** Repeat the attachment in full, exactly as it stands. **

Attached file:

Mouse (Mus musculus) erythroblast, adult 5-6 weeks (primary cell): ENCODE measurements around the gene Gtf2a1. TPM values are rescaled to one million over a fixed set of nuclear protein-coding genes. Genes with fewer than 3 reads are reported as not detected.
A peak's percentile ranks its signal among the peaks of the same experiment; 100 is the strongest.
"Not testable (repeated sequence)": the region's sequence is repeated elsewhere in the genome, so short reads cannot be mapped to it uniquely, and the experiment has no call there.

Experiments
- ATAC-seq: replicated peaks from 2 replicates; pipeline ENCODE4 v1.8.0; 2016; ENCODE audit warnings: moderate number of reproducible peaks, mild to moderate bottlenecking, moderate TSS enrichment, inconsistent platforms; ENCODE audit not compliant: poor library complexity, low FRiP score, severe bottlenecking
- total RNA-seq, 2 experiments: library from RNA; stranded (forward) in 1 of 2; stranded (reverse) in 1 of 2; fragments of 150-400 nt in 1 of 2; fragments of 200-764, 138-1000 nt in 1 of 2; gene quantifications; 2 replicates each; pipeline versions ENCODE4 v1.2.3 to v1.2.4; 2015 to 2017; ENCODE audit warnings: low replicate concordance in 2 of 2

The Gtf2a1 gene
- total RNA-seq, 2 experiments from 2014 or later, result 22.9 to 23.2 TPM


Mouse (Mus musculus) erythroblast, adult 5-6 weeks (primary cell): ENCODE measurements around the gene Gtf2a1. TPM values are rescaled to one million over a fixed set of nuclear protein-coding genes. Genes with fewer than 3 reads are reported as not detected.
A peak's percentile ranks its signal among the peaks of the same experiment; 100 is the strongest.
"Not testable (repeated sequence)": the region's sequence is repeated elsewhere in the genome, so short reads cannot be mapped to it uniquely, and the experiment has no call there.

Experiments
- ATAC-seq: replicated peaks from 2 replicates; pipeline ENCODE4 v1.8.0; 2016; ENCODE audit warnings: moderate number of reproducible peaks, mild to moderate bottlenecking, moderate TSS enrichment, inconsistent platforms; ENCODE audit not compliant: poor library complexity, low FRiP score, severe bottlenecking
- total RNA-seq, 2 experiments: library from RNA; stranded (forward) in 1 of 2; stranded (reverse) in 1 of 2; fragments of 150-400 nt in 1 of 2; fragments of 200-764, 138-1000 nt in 1 of 2; gene quantifications; 2 replicates each; pipeline versions ENCODE4 v1.2.3 to v1.2.4; 2015 to 2017; ENCODE audit warnings: low replicate concordance in 2 of 2

The Gtf2a1 gene
- total RNA-seq, 2 experiments from 2014 or later, result 22.9 to 23.2 TPM